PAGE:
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Archive for June 11th, 2008

The Golden Rock - June 11th, 2008 Edition

- The Japanese box office numbers have come in at Box Office Mojo. As reported yesterday, Koki Mitani’s The Magic Hour made over 500 million yen this past weekend (which amounts to about 4.87 million in American dollars). I would guess the three big local openers caused everything else to lose business, but the next opener, The Taste of Fish, is all the way down at 7th place (probably at 6th place of the attendance chart because it attracted older audiences.), and Takashi Miike’s God’s Puzzle showed up all the way down at 12th place with just over 15 million yen from 198 screens.

The lowest drop in the top 10, for Kenji Uchida’s After School, was still at 35%. Even Aibou lost over 47% of its business while still managing to hang on at 3rd place, while Narnia is still doing huge business, despite losing 46% of business from the previous week. The biggest drop of the week goes to 27 Dresses, which lost a Hulk-sized 62% drop from its opening week. Ouch.

- It’s Japanese Oricon charts time! Kat-tun gets their 10th consecutive number 1 release with their latest album, and is only the 4th group to do so. Even SMAP hasn’t been able to pull that off yet. Meanwhile, GReeeN continues to hold onto their number one spot on the single chart, barely fending off challenger Tackey and Tsubasa’s theme for the drama Osen.

More at Tokyograph

- The Akihabara random stabbing case in Tokyo has caused TBS to pull an episode of their drama on Monday night because it features a street stabbing scene that may be too close to the real thing. Also, Sunday’s incident boosted NHK’s 7pm newscast on Sunday to a 21.0% rating, higher than the usual 15-18% rating that time slot gets on Sundays. This is also because NHK is probably the least sensationalist out of all the Japanese television news  media, who have jumped to label this guy as the “otaku monster” who uses his cell phone too much.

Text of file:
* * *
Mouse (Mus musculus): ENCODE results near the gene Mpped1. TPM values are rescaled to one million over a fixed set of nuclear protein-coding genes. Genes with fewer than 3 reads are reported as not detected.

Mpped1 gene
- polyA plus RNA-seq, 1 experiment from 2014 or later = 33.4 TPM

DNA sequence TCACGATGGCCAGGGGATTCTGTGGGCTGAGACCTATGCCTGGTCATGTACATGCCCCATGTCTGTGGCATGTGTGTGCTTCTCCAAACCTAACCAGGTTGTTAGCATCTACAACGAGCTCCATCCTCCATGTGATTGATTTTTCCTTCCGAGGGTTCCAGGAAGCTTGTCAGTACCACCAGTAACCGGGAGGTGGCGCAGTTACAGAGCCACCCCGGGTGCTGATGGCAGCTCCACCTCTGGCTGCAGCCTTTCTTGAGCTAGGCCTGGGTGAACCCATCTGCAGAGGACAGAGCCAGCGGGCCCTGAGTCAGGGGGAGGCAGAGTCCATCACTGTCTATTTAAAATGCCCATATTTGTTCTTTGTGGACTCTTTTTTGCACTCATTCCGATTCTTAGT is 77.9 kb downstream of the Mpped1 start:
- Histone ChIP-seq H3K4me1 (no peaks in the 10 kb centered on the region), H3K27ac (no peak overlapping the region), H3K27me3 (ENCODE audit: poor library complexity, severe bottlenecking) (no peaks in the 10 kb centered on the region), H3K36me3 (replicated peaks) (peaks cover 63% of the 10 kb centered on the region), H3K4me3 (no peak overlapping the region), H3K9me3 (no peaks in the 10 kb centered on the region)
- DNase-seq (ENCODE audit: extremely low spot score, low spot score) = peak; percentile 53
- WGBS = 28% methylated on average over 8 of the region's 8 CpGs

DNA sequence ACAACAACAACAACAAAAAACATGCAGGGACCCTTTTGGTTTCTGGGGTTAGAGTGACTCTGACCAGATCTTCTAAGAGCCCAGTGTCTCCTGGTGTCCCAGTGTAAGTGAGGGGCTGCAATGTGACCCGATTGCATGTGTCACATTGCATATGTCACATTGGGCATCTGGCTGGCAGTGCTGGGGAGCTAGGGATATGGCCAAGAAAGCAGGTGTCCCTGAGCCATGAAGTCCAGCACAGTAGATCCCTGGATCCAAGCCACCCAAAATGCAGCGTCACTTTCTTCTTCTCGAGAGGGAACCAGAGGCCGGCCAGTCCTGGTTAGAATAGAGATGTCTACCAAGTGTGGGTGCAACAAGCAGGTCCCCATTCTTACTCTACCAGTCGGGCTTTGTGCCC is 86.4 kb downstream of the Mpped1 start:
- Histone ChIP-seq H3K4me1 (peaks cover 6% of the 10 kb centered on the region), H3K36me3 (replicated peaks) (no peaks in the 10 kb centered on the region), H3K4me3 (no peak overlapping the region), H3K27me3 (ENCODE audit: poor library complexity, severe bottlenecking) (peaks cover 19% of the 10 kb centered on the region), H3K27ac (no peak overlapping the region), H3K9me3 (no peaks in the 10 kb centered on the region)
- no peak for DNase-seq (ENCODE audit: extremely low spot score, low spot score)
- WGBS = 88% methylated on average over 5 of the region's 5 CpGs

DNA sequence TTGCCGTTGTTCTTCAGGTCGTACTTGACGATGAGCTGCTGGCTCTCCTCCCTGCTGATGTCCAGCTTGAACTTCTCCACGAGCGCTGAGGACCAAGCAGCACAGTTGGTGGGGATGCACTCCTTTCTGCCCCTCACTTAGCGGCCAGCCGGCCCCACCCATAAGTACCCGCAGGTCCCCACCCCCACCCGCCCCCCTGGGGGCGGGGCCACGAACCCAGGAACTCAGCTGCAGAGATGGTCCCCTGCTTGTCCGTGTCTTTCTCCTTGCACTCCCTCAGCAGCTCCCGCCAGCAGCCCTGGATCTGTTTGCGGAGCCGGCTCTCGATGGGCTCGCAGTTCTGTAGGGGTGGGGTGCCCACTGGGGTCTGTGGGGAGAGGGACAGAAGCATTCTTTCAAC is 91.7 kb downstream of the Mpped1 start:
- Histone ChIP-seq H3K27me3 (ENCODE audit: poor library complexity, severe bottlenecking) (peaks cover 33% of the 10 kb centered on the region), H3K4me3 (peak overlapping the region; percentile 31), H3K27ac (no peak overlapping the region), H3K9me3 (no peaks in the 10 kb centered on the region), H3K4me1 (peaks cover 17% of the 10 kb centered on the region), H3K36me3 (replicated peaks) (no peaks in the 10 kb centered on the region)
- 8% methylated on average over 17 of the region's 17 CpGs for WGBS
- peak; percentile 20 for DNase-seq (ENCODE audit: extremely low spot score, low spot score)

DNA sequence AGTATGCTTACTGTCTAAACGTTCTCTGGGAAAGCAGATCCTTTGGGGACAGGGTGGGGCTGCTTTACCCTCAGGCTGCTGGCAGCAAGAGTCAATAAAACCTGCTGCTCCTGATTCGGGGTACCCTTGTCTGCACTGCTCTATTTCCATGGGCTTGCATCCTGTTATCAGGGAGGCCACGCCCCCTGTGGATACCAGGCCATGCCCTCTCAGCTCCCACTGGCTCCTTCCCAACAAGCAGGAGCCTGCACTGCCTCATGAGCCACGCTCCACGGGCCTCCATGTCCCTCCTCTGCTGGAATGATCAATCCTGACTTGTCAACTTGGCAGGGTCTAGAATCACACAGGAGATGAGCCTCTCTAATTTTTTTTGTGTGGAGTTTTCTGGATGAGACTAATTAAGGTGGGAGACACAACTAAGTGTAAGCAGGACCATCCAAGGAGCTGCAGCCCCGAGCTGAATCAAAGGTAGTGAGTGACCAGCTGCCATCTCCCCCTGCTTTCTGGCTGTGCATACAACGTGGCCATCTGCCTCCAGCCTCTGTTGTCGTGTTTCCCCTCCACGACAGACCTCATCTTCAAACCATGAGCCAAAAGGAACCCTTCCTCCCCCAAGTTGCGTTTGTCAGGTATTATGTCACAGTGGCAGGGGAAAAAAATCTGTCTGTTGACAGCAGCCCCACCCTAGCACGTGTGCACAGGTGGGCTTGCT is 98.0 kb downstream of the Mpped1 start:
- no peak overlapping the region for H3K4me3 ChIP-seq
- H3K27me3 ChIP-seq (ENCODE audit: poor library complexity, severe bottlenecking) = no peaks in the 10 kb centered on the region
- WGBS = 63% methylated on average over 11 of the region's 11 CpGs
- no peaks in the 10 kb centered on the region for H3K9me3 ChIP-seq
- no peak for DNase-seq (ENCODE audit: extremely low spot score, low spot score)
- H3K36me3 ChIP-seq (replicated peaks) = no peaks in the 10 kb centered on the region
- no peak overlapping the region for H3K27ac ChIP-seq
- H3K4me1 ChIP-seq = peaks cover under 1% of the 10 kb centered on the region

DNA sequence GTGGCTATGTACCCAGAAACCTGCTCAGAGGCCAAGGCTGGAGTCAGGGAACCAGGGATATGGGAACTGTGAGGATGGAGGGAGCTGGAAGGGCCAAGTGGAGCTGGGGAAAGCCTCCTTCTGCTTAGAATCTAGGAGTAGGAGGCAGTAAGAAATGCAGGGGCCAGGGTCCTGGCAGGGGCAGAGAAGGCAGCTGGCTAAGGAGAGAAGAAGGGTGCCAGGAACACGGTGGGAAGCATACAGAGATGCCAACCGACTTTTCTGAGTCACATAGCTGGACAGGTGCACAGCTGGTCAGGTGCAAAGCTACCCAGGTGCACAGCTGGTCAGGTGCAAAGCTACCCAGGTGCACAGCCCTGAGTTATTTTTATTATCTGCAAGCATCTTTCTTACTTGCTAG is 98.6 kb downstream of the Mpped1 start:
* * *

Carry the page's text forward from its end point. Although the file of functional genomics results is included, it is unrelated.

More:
- China has began a strict registration system for Chinese citizens working for overseas media during the Olympics. The organization Reporters Without Borders is calling this Beijing’s way of restricting so-called “fixers” for oversea agencies. So how many initial promises for press freedom has the government broken by now?

- Kaiju Shakedown looks at the new low of the Korean film industry and wonders if it can be attributed to the reduction of the screen quota system last year.

- There’s still good news for Korea though, as TV drama Jewel in the Palace has become a massive hit in Hungary, scoring 30-plus% ratings.

- A new Korean film uses rotoscoping (think Waking Life and A Scanner Darkly) to not only recreate a 600-year old structure, but also to add Jennifer Aniston in the movie. That is cool, indeed.

-  With the crossover success of Koizora and other Japanese cell phone novels, you’d think that they’re only for teenagers. Apparently, housewives have plenty of time to read them too, if the content is right.

- Producers of Japanese content and hardware such as Disney, Sony, Universal, the “big three”, Sharp, among others have come together to form the Digital Entertainment Group. Together they will decide how to promote the next generation of digital entertainment. I hope that doesn’t include price regulations as well.

- Major Japanese film critic Haruo Mizuno has died at the age of 76. His influence was far and wide, including being credited with suggesting the Japan Academy Awards and commented on over 1200 films on a Japanese television program.

The Golden Rock - June 10th, 2008 Edition

Lots of number crunching today, so here we go:

- As expected, Narnia got a huge boost over the weekend at the Hong Kong box office as the younger audience turned up in droves over the holiday weekend. On Monday (the public holiday), the adventure epic made HK$3 million from 72 screens for a 5-day total of HK$11.27 million. Meanwhile, Sex and the City didn’t its Narnia-sized bump because of its restricted rating, although it didn’t do too damn bad either. From 43 screens, the TV adaptation made HK$6.38 million over the 5-day weekend. Of course, remember that both films had a ticket price increase due to their lengths, so it may not necessarily reflect attendance.